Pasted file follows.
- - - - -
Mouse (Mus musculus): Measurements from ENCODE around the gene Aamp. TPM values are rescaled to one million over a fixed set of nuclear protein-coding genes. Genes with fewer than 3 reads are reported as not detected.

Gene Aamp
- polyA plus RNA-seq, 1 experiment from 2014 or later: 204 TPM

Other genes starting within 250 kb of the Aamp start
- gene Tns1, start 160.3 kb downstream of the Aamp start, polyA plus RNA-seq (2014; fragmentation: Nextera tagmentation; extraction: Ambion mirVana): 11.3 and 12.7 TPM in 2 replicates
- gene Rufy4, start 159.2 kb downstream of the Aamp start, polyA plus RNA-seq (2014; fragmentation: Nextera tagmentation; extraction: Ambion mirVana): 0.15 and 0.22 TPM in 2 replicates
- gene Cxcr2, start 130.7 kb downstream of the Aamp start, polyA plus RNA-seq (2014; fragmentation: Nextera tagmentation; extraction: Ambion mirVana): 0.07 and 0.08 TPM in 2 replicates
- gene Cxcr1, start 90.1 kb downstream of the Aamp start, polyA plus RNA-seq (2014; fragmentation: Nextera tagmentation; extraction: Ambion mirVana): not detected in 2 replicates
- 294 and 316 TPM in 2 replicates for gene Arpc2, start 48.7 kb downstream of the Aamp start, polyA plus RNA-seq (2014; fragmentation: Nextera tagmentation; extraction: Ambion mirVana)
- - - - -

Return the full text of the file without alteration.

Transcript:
Mouse (Mus musculus): Measurements from ENCODE around the gene Aamp. TPM values are rescaled to one million over a fixed set of nuclear protein-coding genes. Genes with fewer than 3 reads are reported as not detected.

Gene Aamp
- polyA plus RNA-seq, 1 experiment from 2014 or later: 204 TPM

Other genes starting within 250 kb of the Aamp start
- gene Tns1, start 160.3 kb downstream of the Aamp start, polyA plus RNA-seq (2014; fragmentation: Nextera tagmentation; extraction: Ambion mirVana): 11.3 and 12.7 TPM in 2 replicates
- gene Rufy4, start 159.2 kb downstream of the Aamp start, polyA plus RNA-seq (2014; fragmentation: Nextera tagmentation; extraction: Ambion mirVana): 0.15 and 0.22 TPM in 2 replicates
- gene Cxcr2, start 130.7 kb downstream of the Aamp start, polyA plus RNA-seq (2014; fragmentation: Nextera tagmentation; extraction: Ambion mirVana): 0.07 and 0.08 TPM in 2 replicates
- gene Cxcr1, start 90.1 kb downstream of the Aamp start, polyA plus RNA-seq (2014; fragmentation: Nextera tagmentation; extraction: Ambion mirVana): not detected in 2 replicates
- 294 and 316 TPM in 2 replicates for gene Arpc2, start 48.7 kb downstream of the Aamp start, polyA plus RNA-seq (2014; fragmentation: Nextera tagmentation; extraction: Ambion mirVana)